Jennifer Johnson Jorgensen
Date of this Version
A review of existing literature demonstrates the need for additional research on female home-based business owners. This study aimed to partially fill the literature gap by exploring the demographic profile of female home-based textile-design bloggers, a unique segment of the female home-based business world.
The findings of the qualitative content analysis of the 30 designers’ blogs and 138 blog posts included the findings of their age, nationality and ethnic identity, current place of residence, family status, educational background, occupation, and socioeconomic status. These findings were then reduced into numbers and percentages. Findings of the analysis show that designers vary from implicitly or explicitly posting their demographic information; some designers are very up front about who they are while others are less revealing and their information must be obtained by inference.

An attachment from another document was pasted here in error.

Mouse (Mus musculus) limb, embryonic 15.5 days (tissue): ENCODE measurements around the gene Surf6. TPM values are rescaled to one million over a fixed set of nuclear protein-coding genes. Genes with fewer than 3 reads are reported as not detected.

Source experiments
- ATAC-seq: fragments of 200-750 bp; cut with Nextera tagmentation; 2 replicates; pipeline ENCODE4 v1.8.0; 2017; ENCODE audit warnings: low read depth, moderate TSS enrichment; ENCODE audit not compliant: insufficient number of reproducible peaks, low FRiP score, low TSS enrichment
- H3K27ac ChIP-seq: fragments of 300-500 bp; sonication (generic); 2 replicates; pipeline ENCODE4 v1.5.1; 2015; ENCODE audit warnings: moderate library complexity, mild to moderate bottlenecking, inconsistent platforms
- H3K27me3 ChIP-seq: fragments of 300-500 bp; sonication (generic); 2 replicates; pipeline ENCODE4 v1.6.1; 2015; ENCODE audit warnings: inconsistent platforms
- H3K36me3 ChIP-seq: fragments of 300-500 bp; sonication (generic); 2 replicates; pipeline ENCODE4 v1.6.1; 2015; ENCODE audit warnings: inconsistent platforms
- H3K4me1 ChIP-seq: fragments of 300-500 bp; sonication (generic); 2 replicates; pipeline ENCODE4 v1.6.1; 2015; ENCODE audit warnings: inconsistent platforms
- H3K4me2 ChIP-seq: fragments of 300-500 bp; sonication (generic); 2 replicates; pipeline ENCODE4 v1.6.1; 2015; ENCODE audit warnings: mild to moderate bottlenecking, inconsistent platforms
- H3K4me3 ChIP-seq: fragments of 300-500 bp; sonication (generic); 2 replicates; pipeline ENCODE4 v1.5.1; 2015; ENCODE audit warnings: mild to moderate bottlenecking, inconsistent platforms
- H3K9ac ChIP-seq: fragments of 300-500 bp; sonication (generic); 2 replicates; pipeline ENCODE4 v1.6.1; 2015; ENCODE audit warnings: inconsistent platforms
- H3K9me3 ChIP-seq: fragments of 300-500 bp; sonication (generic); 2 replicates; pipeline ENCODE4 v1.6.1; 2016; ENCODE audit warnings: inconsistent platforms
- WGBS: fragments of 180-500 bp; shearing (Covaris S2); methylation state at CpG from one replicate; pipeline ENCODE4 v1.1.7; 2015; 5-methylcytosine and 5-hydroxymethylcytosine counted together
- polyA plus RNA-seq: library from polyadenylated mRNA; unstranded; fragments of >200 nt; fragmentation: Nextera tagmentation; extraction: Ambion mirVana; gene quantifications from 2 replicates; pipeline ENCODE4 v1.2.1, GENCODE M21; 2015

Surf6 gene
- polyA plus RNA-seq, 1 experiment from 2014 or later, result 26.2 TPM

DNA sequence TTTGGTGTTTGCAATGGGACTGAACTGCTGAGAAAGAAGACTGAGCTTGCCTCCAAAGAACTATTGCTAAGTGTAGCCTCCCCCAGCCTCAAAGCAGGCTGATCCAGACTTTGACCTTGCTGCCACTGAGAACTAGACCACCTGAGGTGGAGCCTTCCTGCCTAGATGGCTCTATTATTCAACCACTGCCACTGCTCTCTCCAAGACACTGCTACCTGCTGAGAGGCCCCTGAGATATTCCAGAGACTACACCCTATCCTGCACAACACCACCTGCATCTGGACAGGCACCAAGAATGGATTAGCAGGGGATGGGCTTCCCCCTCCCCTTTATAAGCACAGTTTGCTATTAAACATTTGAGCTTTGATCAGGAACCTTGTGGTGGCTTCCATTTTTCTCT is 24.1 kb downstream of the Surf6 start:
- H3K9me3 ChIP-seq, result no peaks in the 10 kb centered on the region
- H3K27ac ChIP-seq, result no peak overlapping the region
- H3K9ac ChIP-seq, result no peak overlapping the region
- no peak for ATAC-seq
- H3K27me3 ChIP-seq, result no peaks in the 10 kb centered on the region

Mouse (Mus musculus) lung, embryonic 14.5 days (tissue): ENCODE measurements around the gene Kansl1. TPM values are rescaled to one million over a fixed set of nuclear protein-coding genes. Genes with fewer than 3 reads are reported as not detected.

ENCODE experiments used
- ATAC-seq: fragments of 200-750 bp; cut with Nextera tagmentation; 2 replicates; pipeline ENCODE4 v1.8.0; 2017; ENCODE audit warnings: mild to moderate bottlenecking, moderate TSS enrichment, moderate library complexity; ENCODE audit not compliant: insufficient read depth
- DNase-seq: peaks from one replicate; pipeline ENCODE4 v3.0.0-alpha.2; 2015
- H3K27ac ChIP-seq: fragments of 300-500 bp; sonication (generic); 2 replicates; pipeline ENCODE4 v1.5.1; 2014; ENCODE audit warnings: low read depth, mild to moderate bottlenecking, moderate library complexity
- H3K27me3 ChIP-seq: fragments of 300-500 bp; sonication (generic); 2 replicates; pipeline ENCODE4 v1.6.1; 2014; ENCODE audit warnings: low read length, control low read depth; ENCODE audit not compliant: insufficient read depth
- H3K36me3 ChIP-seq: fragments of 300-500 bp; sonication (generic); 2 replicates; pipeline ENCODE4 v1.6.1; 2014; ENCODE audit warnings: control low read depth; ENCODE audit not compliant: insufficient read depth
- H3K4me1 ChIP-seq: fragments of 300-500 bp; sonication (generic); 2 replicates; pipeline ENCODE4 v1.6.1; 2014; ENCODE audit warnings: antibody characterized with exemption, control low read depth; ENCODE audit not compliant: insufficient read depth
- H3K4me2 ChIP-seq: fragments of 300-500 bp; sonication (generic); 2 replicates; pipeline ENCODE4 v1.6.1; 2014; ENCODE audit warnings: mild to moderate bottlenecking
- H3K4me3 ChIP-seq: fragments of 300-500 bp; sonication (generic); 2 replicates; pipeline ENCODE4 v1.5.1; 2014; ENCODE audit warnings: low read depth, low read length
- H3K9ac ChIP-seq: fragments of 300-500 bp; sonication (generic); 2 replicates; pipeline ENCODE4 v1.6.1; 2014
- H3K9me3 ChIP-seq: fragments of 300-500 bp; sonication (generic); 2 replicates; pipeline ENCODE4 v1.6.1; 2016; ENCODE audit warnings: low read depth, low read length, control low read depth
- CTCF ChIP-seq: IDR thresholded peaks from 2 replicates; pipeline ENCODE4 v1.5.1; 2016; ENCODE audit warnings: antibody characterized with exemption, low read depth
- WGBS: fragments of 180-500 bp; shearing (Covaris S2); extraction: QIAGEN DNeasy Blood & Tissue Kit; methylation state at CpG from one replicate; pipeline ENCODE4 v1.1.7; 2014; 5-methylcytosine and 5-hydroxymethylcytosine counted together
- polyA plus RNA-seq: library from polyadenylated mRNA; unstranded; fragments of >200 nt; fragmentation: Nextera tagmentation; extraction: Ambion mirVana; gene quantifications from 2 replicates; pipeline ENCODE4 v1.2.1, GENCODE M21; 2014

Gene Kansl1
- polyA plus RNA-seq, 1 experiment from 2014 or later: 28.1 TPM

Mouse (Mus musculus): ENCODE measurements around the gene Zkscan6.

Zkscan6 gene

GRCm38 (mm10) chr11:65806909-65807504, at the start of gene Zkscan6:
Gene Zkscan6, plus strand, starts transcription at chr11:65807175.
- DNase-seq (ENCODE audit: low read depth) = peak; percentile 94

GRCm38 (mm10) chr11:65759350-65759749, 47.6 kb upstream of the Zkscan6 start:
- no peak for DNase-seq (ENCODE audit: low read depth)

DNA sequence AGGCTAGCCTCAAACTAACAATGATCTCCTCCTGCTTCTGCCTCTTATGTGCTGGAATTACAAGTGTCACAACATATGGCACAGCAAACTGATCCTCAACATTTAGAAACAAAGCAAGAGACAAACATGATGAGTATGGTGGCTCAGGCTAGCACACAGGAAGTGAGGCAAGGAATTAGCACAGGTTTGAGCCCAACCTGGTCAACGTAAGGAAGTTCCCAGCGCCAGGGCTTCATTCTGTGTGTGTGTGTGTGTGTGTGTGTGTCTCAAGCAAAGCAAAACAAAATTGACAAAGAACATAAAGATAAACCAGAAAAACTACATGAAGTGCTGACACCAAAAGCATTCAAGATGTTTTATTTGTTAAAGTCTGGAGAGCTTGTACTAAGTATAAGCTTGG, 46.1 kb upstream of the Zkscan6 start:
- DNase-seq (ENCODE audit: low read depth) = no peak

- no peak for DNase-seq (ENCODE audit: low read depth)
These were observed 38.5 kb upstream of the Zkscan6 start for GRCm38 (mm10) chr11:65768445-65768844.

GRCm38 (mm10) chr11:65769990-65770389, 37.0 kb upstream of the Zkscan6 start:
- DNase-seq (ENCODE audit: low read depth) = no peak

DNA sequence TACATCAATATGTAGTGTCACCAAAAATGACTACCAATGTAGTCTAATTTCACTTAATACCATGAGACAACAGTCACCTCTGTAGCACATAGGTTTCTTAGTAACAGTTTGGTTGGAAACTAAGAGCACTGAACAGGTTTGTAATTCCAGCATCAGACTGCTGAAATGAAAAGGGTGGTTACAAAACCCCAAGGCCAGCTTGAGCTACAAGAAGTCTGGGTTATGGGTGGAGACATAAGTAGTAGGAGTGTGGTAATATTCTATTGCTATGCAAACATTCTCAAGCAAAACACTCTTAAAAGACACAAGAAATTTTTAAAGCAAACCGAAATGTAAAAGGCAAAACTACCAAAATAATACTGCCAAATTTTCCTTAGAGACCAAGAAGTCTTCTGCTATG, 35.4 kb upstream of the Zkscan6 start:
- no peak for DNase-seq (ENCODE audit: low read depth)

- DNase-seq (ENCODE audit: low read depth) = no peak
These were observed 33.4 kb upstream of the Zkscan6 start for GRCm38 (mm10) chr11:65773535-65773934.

The findings highlighted the fact that designers were more open to discussing their parental status than their marital status, both under the category of family status. On the other hand, age and income were rarely shared openly. Analysis of blog content found that of the designers that publicized work information (n=27), the majority (n=23) only own and operate a home-based business, while a few (n=4) had a day job outside of the house in addition to their HBB. The findings show that designers mostly (n=7) have informal education in design as opposed to a college or university degree (n=4). Findings also demonstrate that the use of e-commerce and other tools such as CAD are indispensable to home-based textile designers.
Advisor: Katherine Polston
Art Practice Commons, Communication Technology and New Media Commons, Critical and Cultural Studies Commons, Fashion Business Commons, Gender, Race, Sexuality, and Ethnicity in Communication Commons, Scholarly Publishing Commons